Turkey, a democratic and secular Muslim country occupies a special place geographically. Located strategically in western Asia and southeastern Europe, Turkey is a major regional power and one of the closest allies of the US. Turkey joined NATO in 1952. Turkey, whose population is 99% Muslim, was the first Muslim majority country to recognize Israel as early as in 1949.
So what is the problem? Of late, to be more accurate – since the start of Iraq war, Turkey has been unhappy with the US. Turkish people view the Iraq war as a threat to their own sovereignty as destabilization of Iraq can lead to Kurdish minority in Turkey demanding a separate country. This is understandable and with American troops slowly being withdrawn, relations between Turkey and the US should normalize.
But not so fast.
Turkey is upset that it is not yet part of the European Union (EU). Turkey has been an associate member of the European Economic Community, a predecessor to EU, since 1963. All former socialist countries including Bulgaria, Czech, Estonia, Latvia, Lithuania, Poland, Romania, Slovakia and Slovenia enjoy full membership in EU but Turkey is still not a member. If Turkey’s request for membership is successful, it may still take a decade for Turkey to become a full member. Obviously this is not the fault of the US but unwillingness of the EU to include Turkey pushes Turkey away from West. When you move away from one part of the world, you move to another part closely, namely, in this case, the Middle East.
Now add to this the insult curled on Turkey by Avigdor Lieberman, the Deputy Prime Minister and the Foreign Minister of Israel, who has no regard for any diplomatic protocol. Turkey and Israel have enjoyed an unusually friendly relationship since 1949. Just a few months ago after calling the Ambassador of Turkey for a meeting, Lieberman made the ambassador wait in a corridor, then seated him in a low chair and did not offer him anything to drink. Such was the courtesy extended by the Israeli Foreign Minister to the only friendly country with a predominantly Muslim population.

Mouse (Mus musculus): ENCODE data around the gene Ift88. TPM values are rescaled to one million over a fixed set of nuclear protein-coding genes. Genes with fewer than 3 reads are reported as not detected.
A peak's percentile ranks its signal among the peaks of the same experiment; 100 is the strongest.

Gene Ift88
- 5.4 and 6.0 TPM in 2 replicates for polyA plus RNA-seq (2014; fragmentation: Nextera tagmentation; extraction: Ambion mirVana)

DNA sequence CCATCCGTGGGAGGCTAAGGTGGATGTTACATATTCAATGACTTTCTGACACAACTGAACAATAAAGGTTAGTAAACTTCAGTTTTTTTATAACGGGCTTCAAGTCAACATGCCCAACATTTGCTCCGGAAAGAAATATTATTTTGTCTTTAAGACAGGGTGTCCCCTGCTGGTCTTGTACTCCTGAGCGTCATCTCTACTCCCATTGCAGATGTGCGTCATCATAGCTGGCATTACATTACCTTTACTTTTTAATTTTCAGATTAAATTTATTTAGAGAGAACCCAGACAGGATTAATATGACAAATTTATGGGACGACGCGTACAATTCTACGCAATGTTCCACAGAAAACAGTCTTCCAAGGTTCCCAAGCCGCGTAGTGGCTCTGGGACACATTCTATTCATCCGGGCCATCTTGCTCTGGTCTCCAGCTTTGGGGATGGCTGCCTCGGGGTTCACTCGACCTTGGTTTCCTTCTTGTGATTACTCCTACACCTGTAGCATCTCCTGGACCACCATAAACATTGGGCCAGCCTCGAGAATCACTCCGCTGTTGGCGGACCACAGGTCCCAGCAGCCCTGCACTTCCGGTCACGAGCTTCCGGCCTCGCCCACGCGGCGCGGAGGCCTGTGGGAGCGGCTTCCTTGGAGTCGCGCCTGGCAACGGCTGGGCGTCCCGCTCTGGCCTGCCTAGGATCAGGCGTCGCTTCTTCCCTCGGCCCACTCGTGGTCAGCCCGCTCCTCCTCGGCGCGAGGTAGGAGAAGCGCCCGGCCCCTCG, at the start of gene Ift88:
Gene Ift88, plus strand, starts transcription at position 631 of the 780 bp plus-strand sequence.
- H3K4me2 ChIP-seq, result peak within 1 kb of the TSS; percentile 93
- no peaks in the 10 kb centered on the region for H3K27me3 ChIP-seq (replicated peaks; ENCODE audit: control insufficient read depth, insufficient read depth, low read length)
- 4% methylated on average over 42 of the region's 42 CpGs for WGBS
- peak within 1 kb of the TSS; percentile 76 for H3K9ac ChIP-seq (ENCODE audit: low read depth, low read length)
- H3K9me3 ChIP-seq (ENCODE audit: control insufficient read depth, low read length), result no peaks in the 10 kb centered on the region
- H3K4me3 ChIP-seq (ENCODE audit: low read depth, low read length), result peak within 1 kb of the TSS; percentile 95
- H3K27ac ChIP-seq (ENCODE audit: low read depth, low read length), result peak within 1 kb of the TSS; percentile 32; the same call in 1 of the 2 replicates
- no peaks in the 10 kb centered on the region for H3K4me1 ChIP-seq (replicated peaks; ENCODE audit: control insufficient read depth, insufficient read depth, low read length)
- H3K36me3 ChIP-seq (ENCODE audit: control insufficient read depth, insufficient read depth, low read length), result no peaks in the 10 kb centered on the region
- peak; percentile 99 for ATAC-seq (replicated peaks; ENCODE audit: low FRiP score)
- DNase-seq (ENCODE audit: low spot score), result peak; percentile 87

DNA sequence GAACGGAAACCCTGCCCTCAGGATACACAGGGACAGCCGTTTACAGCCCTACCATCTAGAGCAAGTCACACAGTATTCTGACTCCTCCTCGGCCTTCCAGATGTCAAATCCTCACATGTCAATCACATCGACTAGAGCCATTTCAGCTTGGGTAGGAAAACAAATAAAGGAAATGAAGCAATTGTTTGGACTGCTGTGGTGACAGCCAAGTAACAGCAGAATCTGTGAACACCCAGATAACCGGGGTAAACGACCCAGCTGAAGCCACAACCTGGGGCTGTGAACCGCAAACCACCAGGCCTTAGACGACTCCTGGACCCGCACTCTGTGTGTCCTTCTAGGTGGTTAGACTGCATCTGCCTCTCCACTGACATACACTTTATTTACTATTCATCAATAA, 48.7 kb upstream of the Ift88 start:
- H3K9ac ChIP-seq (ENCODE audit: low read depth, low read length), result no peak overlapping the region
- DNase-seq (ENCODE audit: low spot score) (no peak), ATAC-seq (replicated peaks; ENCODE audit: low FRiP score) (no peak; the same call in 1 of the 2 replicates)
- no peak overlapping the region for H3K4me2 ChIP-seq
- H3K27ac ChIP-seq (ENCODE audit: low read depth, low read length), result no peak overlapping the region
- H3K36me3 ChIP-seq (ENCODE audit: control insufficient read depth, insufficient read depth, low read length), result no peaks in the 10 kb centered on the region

Instead of nurturing friendship when differences occur such as when Israel invaded Gaza right after the US Presidential elections, Israel’s hawkish foreign minister took a warpath. Turkey responded, not necessarily in their own best interests, by aligning more towards Iran and Hamas. This is a natural reaction based on a very simplistic approach, enemy’s enemy is friend. The recent attack by Israel on the Turkish owned flotilla, in which nine Turkish citizens were killed, aggravated the situation even more.
Turkey and Israel are two important partners for the US. Turkey has been one of the closet allies to the US since World War II and yet only 10% of Turkish citizens view the US favorably today. The relationship between the US and the Israel has reached an all time low. And now the relationship between Turkey and Israel is also at its worst.
President Obama visited Turkey in April 2009 making the Muslim NATO country one of the first foreign visits of his presidency. The President created tremendous amount of goodwill in the Middle East and generated enthusiasm. It is amazing to see how countries such as Turkey and Israel behave like high school kids trying to fight each other without regard for their own long term strategic interests. When two friends fight, the important thing is not to take a side and alienate one of them but bring them together and make them shake their hands. President Obama should invite Prime Ministers Erdogan and Netanyahu for a retreat or beer summit party and clear the air.
Other Middle East Articles
A ticking time bomb in the heart of Israel – Avigdor Lieberman
Better love boats to Gaza than rockets to Israel – Hamas showing political maturity
A silent revolution in West Bank – Prime Minister Salam Fayyad builds his country from ground up
Israel – friend or foe?